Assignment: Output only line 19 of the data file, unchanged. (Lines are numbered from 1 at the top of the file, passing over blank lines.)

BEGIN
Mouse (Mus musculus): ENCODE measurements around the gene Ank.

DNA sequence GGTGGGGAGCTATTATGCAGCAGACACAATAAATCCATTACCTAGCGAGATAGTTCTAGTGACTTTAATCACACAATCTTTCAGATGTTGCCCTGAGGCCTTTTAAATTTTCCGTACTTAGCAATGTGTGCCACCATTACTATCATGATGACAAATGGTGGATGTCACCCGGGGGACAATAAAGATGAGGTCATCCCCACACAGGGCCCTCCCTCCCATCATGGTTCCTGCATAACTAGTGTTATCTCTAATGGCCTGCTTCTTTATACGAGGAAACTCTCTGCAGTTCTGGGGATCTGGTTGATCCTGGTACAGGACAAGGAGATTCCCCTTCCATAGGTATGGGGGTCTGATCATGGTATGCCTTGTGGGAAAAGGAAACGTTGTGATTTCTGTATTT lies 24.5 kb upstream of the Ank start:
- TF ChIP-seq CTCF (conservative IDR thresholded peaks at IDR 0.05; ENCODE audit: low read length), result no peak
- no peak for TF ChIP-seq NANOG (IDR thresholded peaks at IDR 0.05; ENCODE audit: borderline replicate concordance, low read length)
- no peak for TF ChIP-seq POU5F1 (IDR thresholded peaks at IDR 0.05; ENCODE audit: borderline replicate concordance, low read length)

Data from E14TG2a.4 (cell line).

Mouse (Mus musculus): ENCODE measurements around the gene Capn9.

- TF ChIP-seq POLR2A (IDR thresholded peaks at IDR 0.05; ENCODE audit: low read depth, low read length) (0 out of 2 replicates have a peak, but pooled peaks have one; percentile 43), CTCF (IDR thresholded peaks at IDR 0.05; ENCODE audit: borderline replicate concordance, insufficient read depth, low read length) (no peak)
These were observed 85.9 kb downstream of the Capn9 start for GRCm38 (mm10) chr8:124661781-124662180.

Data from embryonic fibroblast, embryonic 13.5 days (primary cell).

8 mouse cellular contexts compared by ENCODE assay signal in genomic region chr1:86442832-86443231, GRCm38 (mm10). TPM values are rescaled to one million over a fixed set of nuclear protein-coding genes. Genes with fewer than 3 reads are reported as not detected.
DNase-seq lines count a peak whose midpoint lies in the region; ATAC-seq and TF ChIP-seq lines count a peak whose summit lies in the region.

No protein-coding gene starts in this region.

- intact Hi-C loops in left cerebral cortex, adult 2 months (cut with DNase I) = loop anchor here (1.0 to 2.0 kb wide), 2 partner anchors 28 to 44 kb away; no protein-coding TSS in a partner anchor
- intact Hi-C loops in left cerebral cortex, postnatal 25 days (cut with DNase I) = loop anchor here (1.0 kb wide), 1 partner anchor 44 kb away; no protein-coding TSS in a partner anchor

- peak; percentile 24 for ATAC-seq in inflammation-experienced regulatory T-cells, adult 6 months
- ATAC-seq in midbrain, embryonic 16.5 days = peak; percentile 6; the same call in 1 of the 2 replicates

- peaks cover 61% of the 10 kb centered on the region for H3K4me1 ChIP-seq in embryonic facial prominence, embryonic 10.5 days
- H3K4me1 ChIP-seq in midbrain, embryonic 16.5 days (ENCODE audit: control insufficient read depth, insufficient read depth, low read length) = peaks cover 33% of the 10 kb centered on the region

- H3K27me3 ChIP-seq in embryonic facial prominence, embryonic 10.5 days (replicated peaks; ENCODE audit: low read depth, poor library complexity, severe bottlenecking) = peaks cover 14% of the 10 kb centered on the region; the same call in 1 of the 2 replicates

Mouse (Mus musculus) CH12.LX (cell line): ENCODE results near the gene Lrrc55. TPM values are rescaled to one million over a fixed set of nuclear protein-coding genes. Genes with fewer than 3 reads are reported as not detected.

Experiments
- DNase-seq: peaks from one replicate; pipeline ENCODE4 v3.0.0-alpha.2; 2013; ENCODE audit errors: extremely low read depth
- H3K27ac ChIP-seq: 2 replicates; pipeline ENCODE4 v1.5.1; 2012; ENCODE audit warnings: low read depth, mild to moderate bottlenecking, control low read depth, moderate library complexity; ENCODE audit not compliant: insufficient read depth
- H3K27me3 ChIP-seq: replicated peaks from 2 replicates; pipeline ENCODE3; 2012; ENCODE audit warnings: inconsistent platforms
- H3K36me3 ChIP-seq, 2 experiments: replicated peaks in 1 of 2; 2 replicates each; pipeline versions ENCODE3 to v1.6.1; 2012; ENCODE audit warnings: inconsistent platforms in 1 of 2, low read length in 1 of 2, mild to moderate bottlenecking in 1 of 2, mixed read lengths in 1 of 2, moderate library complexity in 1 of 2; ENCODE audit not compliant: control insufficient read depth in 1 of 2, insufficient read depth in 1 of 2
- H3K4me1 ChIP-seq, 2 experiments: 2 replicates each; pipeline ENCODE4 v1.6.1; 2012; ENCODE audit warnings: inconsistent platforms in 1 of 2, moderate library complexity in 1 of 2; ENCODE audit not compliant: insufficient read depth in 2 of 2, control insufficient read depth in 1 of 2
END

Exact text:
- H3K4me1 ChIP-seq in midbrain, embryonic 16.5 days (ENCODE audit: control insufficient read depth, insufficient read depth, low read length) = peaks cover 33% of the 10 kb centered on the region